Sibanye-Stillwater open to JV on Burnstone gold project

SIBANYE-Stillwater was prepared to sell its Burnstone gold project or…

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SIBANYE-Stillwater was prepared to sell its Burnstone gold project or bring it out of mothballs if a joint venture partner could be found for it, said CEO Neal Froneman.

“We do want to develop it rather than sell,” he said in an interview on March 5. “But like everything if someone with the right price came long we would consider selling it or doing a partnership, with the right partner”.

Sibanye-Stillwater decided to suspend the Mpumalanga project’s development as it contended with lower revenues for platinum group metals (PGMs) which took the group into nearly R12bn in net debt as of December 31.

Froneman said Burnstone was “a good quality asset” that was shallow with a ‘well understood” geology. “We know how to mine it,” he said. But the mine’s development suffered as a result. “The problem is we use it as flexibility in terms of capital.

“We can switch it on or off as it’s not an asset that floods or will go away. It suffers the consequence of almost being a free float in our portfolio, but it will provide low cost risk ounces in the future,” he said.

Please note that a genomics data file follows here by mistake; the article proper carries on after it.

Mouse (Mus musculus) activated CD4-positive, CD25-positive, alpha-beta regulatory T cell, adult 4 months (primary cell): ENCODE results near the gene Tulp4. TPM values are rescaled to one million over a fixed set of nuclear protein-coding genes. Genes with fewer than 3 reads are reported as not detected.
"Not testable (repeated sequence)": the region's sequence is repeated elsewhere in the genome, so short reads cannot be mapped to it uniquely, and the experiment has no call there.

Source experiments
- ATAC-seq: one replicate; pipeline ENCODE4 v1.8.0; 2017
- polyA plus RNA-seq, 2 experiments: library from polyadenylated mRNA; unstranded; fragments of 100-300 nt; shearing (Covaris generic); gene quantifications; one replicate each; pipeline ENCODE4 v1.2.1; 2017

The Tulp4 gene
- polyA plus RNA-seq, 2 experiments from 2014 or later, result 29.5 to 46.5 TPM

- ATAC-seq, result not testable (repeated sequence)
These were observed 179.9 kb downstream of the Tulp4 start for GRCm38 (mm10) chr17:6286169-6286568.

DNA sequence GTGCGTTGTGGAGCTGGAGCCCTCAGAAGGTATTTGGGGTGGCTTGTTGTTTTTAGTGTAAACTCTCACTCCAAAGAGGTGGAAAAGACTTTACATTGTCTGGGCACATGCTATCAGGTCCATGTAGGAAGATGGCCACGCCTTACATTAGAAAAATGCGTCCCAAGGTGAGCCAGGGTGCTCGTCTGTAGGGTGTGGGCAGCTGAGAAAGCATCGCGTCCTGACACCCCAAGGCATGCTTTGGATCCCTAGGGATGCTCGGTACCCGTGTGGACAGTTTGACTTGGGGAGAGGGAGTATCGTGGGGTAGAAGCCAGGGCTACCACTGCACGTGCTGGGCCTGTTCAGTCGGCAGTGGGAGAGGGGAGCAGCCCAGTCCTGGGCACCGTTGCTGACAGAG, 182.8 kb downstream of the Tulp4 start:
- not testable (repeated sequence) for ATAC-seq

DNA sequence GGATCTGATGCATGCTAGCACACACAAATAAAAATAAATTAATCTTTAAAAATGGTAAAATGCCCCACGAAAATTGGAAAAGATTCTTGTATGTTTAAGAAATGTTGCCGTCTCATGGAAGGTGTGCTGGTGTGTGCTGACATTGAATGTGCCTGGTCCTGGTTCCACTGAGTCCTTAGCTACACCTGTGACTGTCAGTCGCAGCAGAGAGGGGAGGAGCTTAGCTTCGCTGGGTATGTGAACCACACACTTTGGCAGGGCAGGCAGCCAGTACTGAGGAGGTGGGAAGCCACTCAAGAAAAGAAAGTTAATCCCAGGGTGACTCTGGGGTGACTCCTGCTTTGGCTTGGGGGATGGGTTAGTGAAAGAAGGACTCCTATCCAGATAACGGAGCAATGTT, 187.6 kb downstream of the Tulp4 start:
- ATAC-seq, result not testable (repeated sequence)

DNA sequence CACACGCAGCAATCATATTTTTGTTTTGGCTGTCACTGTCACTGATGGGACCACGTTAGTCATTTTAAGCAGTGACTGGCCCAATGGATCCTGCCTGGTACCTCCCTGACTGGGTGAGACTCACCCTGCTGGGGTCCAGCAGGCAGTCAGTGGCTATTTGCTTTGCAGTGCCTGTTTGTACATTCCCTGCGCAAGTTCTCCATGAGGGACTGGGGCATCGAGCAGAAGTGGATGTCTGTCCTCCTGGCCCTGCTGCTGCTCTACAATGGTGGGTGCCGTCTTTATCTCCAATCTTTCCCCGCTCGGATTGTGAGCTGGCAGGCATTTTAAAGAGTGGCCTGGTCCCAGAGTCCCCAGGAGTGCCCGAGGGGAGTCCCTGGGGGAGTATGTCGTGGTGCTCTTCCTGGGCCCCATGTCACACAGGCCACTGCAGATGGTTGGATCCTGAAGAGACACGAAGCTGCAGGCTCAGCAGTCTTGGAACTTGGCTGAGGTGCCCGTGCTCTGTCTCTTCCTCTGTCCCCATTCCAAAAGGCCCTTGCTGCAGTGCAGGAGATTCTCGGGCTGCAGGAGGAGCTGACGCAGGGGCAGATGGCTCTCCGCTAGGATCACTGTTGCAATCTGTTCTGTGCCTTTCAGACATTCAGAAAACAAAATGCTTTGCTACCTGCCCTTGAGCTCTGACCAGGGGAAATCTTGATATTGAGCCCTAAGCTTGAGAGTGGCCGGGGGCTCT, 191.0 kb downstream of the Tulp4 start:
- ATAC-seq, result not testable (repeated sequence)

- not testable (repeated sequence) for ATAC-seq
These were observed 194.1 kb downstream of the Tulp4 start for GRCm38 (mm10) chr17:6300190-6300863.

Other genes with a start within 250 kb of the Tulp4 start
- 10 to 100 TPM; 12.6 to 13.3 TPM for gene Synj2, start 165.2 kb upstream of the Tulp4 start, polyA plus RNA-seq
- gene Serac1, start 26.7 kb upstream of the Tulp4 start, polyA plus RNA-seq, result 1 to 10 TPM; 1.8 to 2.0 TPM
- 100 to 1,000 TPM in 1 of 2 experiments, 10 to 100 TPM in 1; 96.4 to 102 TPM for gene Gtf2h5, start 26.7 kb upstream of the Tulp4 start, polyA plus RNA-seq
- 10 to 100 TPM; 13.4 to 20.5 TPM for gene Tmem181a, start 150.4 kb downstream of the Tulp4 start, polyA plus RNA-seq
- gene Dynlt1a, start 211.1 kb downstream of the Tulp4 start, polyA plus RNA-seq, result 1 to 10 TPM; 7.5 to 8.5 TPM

The project’s suspension comes amid record rand gold prices. At just over R1.3m per kilogram of gold, the price received for South African gold producers is nearly 8% higher so far this year and 12% higher over the last 12 months.

Working against Burnstone is Sibanye-Stillwater’s strategy to diversify the geographic spread of its portfolio. It its building the Keliber lithium mine and refinery in Finland and is hopeful of developing the Rhyolite Ridge lithium/boron project in the US.

At 31 December 2021, Burnstone contained surface and underground gold mineral reserves of 2.6 million oz and mineral resources of 9.1 million oz. The project’s development was approved by Sibanye-Stillwater in 2021 when it was envisaged it would produce 140,000 oz/year of gold. At the time, the project required capital of about R2.4bn to complete.

The mine was previously operated by Great Basin Gold, a Toronto-listed firm.

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